How the World Bank is Eradicating Tuberculosis in Southern Africa
Earlier this year, the World Bank Board approved financial aid of $122 million for eradicating tuberculosis (TB) in Southern Africa’s four most TB-ravaged countries: Lesotho, Malawi, Mozambique and Zambia.
Tuberculosis continues to stand as one of the world’s deadliest diseases—and one of the most preventable and curable. Last year alone, initiatives for eradicating tuberculosis in Southern Africa saved more than three million lives. While this certainly demands celebration, statistics revealed simultaneously that 10.4 million people still became infected, with another 1.8 million dying from it.
Dr. Margaret Chan, Director-General of the World Health Organization said late last year, “We face an uphill battle to reach global targets for tuberculosis. There must be a massive scale-up for efforts, or countries will continue to run behind this deadly epidemic and these ambitious goals will be missed.”
The World Bank has risen to this call.
Since its establishment in 1960, the World Bank’s International Development Association has provided financial assistance programs and policies that improve lives in the world’s poorest nations. Over the last three years, it has given roughly $19 billion. Fifty percent of this has gone to Africa.
The World Bank’s recent assistance in eradicating tuberculosis in Southern Africa will go towards the Southern Africa Tuberculosis and Health System Support Project, which largely benefit the four previously specified countries. Lesotho, Malawi, Mozambique and Zambia carry a high burden of tuberculosis. This is widely due to growth in their mining communities, an increase in resistance to drugs that already fight TB and their intraregional economic activity with each other. Because TB is communicable, its spread is often aggravated by the close quarters and harsh conditions that mining workers are required to work in. As the workers travel home, and often across borders, civilians unrelated to these environments become susceptible to its infection.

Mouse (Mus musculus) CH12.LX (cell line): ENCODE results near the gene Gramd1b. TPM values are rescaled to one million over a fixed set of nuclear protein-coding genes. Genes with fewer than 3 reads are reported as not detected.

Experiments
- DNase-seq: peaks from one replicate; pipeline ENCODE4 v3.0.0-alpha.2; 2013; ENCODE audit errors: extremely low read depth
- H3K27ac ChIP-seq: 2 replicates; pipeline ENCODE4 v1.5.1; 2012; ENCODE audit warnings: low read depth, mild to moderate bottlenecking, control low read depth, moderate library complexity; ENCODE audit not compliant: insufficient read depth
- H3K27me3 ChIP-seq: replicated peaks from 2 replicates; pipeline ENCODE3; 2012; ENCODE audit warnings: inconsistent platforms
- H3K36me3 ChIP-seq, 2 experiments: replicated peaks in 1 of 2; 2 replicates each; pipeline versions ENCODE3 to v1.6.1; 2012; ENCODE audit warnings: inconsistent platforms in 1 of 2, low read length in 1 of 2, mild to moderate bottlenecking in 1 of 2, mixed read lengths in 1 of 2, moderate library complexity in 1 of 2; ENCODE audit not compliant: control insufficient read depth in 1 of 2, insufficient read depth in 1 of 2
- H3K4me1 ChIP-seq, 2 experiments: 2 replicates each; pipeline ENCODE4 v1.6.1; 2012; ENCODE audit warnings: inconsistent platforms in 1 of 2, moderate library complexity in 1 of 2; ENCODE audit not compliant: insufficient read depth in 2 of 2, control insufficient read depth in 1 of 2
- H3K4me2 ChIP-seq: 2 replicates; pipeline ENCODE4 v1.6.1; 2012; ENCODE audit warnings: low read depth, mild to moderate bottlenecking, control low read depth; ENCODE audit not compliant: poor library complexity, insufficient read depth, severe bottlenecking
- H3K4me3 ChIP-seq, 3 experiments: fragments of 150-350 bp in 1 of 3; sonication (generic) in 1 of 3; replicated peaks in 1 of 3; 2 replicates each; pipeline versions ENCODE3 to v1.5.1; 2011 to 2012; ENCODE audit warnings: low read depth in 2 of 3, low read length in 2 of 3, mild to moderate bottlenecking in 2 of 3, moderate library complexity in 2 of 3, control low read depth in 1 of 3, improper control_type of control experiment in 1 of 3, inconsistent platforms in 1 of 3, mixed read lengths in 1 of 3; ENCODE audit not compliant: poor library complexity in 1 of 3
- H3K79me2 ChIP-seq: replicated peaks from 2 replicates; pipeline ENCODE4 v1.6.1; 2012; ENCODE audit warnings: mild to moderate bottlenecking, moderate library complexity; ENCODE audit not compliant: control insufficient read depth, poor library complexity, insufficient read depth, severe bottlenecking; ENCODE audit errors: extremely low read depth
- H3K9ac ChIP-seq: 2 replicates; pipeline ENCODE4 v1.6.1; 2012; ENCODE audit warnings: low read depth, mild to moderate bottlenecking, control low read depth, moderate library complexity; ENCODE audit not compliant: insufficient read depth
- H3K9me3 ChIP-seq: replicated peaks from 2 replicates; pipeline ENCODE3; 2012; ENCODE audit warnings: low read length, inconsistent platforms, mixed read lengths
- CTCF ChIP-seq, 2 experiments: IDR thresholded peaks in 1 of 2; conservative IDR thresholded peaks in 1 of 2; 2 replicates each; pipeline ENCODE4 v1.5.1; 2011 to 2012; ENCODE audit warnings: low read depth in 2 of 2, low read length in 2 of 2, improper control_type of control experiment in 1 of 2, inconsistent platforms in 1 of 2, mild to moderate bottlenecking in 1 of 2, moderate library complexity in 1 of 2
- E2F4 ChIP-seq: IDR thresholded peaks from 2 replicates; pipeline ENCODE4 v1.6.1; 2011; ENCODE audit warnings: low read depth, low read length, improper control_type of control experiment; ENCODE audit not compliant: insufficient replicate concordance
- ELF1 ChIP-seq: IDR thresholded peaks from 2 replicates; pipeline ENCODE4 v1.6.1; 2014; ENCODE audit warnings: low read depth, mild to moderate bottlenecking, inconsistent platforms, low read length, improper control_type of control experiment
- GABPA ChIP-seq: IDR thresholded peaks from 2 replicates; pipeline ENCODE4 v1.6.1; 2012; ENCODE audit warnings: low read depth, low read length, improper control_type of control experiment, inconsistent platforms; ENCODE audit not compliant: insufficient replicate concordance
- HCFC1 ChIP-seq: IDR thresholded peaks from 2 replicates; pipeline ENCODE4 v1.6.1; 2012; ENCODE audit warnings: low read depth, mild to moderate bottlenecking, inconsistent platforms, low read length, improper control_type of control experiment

As the World Bank gives a great boost to the System Support Project, the leaders of this initiative will be able to seek out more effective means of detection, prevention and treatment of TB. Funds will also support regional learning on this issue and surveillance of TB’s travel patterns, which will reinforce the innovation of preventive strategies.
Should other organizations and institutions follow in the World Bank’s wake, the World Health Organization’s vision to see tuberculosis nearly ended by 2030 may very well become a reality.
– Brenna Yowell